The Archaeological Site of Philippi 



Philippi – a UNESCO World Heritage site – is a major site that offers a great deal to visitors. Inhabited from the 4th century BC to the 14th century AD, Philippi has ruins of several different phases. Philippi comprises several fascinating elements as well as an on-site museum.

The site covers a large area – you’ll need comfortable shoes for navigating the stones of the ruins, and water to drink, as you’ll find a little respite from the sun. But the ruins are glorious, and the site is nearly completely open for you to wander through unhindered, past centuries of monuments side by side.



Originally – like Kavala – this site was settled as a colony by the people of Thassos in 359 BC and named “Krinides” (springs). Just three years later, it was taken over by Phillip II of Macedon, who renamed it after himself.


In addition to the nearby gold mines, Philippi was strategically important, controlling the route that connected Neapolis (today’s Kavala) with Amphipolis, a road later incorporated into the Roman Via Egnatia. Philippi was an important city for early Christianity. Philippi was inhabited until the 14th century.



When you enter the site, you’ll come to the theatre built by Phillip of Macedon. It’s still in fine condition, and even hosts the Philippi Festival held in July and August each year. 


As you exit the theatre through an arch, a path brings you to the largest of the early Christian Basilicas. Some columns still stand, and you will easily be able to make out the floorplan of the church, a moving experience. The many remnants of beautiful architectural details will easily conjure the grandeur of the building. 


Across from this is the large Roman Forum of the 2nd century AD. Beyond is the Octagon complex, built in the 4th century and dedicated to Saint Paul. This octagonal church – you can discern its shape from the ruins – is nearly unique in Greece.


Geometric decorative mosaics of different colours of marble survive under the sun, and the more intricate interior floor mosaics are protected under a rooftop. 



Beyond the Octagon Complex are ruins of residential areas with workshops, stores, and baths. Next to the Roman Forum are the ruins of another basilica, near the 2nd century AD Roman market.  The tall arched entrance and a wall of the nave of the 6th-century basilica survive, with beautiful architectural details intact.


A small museum – beyond the ruins of another basilica – holds magnificent findings from the site, including figures from the pediment of a temple in the Roman forum, attesting to the former splendour of the city.


Info: The Philippi Archaeological Site is 18 km north of Kavala, approximately a half an hour by car along a lovely country road. The site is open 7 days a week. Summer 8:00 – 20:00, Winter 8:00 – 15:00. Admission is €6, €3 reduced. The site closes on some holidays. Call (+30) 2510 516251 for more detailed information.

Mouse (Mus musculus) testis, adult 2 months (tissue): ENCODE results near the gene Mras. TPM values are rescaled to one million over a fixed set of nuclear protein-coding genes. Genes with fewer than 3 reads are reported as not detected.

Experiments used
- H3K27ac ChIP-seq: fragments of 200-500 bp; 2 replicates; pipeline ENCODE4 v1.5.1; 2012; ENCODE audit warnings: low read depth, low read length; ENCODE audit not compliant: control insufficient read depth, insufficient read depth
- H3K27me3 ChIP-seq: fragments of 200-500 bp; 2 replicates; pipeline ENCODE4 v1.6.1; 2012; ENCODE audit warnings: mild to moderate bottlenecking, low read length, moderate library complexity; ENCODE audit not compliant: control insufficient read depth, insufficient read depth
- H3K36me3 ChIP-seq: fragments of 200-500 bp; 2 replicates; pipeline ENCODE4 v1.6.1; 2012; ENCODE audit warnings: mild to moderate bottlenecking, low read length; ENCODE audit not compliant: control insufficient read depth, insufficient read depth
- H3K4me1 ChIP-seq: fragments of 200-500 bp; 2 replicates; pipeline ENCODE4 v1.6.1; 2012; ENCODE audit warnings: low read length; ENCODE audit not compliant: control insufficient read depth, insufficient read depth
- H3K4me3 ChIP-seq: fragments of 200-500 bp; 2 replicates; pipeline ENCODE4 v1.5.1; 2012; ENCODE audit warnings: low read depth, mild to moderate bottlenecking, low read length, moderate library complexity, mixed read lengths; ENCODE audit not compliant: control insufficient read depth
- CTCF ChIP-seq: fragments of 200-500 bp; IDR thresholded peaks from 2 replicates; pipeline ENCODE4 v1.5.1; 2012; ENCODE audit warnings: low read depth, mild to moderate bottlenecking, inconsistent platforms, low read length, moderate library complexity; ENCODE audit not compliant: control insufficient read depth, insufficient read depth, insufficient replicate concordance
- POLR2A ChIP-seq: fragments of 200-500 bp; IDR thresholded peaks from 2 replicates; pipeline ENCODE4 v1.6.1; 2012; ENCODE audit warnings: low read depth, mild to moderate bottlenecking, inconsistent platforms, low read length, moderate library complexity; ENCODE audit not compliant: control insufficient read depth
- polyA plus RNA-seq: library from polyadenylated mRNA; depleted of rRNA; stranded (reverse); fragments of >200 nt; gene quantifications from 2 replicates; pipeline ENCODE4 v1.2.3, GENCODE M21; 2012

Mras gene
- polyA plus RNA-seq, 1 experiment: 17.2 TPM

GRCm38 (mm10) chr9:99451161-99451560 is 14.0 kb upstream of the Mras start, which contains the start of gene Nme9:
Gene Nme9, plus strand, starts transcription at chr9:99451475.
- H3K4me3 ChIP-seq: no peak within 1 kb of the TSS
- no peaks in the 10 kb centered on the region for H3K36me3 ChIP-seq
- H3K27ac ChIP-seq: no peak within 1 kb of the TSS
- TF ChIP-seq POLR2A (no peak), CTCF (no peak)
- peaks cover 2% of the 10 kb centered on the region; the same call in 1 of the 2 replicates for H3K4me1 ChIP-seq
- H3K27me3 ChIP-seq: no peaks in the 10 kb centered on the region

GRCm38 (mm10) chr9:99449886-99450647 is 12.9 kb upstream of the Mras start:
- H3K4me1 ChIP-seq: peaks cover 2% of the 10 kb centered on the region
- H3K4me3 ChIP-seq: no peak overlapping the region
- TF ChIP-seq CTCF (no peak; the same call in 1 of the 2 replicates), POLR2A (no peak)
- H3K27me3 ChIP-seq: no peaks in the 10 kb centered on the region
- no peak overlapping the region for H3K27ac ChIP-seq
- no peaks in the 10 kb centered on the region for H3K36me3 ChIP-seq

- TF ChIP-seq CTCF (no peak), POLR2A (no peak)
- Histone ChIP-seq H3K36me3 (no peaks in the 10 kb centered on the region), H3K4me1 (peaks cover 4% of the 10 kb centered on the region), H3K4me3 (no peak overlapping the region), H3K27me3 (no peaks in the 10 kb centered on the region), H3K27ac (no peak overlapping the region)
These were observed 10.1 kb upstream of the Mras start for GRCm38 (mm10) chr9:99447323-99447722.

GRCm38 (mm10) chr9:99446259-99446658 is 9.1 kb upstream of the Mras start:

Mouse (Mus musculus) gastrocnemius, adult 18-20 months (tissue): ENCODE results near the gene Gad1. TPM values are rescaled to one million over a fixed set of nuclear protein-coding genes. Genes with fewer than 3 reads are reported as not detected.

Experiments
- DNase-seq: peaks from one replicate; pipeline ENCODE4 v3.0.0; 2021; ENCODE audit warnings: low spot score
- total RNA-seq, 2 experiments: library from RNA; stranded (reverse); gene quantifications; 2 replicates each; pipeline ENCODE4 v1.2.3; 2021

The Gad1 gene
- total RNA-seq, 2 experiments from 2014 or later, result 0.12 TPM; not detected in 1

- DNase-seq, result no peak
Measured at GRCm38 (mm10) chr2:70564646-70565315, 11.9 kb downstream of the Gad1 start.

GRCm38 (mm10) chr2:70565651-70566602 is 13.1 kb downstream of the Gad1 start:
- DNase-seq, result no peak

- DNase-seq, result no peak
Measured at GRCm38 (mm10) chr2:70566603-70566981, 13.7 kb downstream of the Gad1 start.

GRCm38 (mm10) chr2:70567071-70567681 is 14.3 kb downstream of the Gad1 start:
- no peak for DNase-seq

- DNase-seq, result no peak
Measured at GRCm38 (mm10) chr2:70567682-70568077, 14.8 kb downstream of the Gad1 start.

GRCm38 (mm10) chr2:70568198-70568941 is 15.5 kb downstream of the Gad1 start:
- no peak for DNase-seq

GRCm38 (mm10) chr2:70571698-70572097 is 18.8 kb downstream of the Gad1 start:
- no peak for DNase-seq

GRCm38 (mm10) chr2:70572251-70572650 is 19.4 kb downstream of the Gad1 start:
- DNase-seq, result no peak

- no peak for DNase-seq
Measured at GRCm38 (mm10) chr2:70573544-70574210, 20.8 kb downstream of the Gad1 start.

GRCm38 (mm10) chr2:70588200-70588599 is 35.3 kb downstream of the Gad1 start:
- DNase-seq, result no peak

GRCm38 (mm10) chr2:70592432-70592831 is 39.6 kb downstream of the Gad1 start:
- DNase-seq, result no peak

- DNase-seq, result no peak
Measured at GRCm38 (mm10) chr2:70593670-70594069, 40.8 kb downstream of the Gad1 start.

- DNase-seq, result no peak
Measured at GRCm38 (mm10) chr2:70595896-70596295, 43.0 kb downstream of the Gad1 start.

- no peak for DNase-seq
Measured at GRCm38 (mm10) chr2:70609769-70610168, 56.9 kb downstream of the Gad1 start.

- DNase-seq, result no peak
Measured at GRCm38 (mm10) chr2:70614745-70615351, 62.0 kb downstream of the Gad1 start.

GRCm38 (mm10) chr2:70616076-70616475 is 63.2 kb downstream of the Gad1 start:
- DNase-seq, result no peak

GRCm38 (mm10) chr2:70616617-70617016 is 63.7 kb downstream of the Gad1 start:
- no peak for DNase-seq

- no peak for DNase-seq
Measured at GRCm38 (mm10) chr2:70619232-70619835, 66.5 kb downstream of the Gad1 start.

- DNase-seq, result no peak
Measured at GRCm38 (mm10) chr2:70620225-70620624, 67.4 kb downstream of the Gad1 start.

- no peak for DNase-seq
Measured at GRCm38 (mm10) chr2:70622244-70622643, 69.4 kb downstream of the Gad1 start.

Lydia Baptistery 



Another significant site for learning about the early Christian heritage of the region of Kavala is the Baptistery of Lydia. When Saint Paul came to Kavala, he spoke to the Jews who gathered by the banks of the river Zygaktis.

Among these was Lydia, a merchant of fabric dyes, who became Europe’s first Christian when Saint Paul baptised her in the river’s waters. The current church was built in 1974. The church is octagonal, with steps descending to a central baptismal font. This is a popular place for devout Christian visitors.

Info: The Baptistry is located directly next to the Philippi Archaeological Site.


Krinides Mud baths



After a day of sightseeing, there is nothing like a mud bath to relax and cool off. The Krinides mud baths – just 5 minutes from Philippi – are actually deep pools of therapeutic clay. 



Men and women enjoy the clay baths separately, divided by a tall wall. After a massaging shower of therapeutic water, you immerse yourself in the bath of clay. It’s very sociable, and people will love to share their stories of success with the clay, which has impressive healing properties.

After 20 minutes or so, you scrape off most of the clay, leaving a thin layer to dry in the sun, like a mask for the skin all over the body. Then, you wash off the clay with another shower of therapeutic water. Your skin will feel wonderful.



Afterward, you can visit one of the two physical therapists who give excellent massages or reflexology treatments or soak in the 15th-century therapeutic bath. Then you can follow this with a meal- the on-site restaurant, run with pride by Ms. Mboumbou, specialises in excellent home-style meals with fresh local ingredients.


Info: Krinides Mud Baths are 17 km from Kavala and 3 kilometres from the village of Krinides. They are very close to the Archaeological Site of Philippi. The baths operate from June 1 through October 15th, from 8:00 – 17:00 daily. (+30) 2510 831 388